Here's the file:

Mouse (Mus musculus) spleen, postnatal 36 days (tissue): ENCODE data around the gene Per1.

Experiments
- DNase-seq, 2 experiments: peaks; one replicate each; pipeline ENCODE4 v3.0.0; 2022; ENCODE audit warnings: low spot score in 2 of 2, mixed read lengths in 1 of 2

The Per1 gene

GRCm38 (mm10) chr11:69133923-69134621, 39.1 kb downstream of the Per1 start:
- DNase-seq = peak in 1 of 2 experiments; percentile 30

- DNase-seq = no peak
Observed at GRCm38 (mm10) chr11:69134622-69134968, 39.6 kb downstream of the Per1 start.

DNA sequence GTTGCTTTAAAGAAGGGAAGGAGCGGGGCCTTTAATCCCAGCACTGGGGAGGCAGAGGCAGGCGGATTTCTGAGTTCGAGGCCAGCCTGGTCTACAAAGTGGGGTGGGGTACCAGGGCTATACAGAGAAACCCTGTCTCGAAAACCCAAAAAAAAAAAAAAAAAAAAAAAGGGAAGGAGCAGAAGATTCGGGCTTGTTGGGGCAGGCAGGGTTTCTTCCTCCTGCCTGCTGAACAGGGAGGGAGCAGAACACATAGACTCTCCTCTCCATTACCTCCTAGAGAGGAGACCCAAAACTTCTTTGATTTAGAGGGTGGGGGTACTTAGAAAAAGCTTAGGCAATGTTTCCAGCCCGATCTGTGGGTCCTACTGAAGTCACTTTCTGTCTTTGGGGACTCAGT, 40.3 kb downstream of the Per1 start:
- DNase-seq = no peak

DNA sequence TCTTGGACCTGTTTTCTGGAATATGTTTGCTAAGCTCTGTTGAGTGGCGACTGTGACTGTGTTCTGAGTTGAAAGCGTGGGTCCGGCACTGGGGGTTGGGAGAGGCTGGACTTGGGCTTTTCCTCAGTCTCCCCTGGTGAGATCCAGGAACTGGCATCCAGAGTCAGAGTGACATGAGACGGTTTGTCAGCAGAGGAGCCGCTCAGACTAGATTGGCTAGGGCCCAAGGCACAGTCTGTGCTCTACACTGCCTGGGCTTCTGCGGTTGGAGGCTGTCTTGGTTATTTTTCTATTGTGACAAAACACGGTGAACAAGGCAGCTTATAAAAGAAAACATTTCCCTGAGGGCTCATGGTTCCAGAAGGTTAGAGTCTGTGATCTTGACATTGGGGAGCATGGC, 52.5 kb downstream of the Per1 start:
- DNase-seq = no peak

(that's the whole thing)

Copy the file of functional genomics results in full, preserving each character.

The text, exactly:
Mouse (Mus musculus) spleen, postnatal 36 days (tissue): ENCODE data around the gene Per1.

Experiments
- DNase-seq, 2 experiments: peaks; one replicate each; pipeline ENCODE4 v3.0.0; 2022; ENCODE audit warnings: low spot score in 2 of 2, mixed read lengths in 1 of 2

The Per1 gene

GRCm38 (mm10) chr11:69133923-69134621, 39.1 kb downstream of the Per1 start:
- DNase-seq = peak in 1 of 2 experiments; percentile 30

- DNase-seq = no peak
Observed at GRCm38 (mm10) chr11:69134622-69134968, 39.6 kb downstream of the Per1 start.

DNA sequence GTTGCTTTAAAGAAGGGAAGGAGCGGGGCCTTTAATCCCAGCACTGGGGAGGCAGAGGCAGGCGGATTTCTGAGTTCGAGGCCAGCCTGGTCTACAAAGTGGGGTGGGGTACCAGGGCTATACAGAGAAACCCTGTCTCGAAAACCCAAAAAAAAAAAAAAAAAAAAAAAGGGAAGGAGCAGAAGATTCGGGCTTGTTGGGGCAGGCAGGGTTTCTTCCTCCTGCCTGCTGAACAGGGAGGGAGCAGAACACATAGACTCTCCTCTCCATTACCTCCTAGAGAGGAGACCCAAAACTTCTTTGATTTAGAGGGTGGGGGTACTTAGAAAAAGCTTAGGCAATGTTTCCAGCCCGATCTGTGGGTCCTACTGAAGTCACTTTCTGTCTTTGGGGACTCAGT, 40.3 kb downstream of the Per1 start:
- DNase-seq = no peak

DNA sequence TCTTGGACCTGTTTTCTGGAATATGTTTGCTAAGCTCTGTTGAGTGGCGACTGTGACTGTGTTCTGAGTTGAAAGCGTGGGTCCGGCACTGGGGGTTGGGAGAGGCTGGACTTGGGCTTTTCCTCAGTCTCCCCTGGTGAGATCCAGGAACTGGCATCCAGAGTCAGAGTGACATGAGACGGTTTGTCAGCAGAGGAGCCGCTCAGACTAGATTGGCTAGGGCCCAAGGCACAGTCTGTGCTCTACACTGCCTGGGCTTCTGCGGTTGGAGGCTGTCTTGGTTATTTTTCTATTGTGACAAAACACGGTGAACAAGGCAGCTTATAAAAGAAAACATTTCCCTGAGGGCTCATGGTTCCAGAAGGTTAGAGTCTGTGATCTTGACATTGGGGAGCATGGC, 52.5 kb downstream of the Per1 start:
- DNase-seq = no peak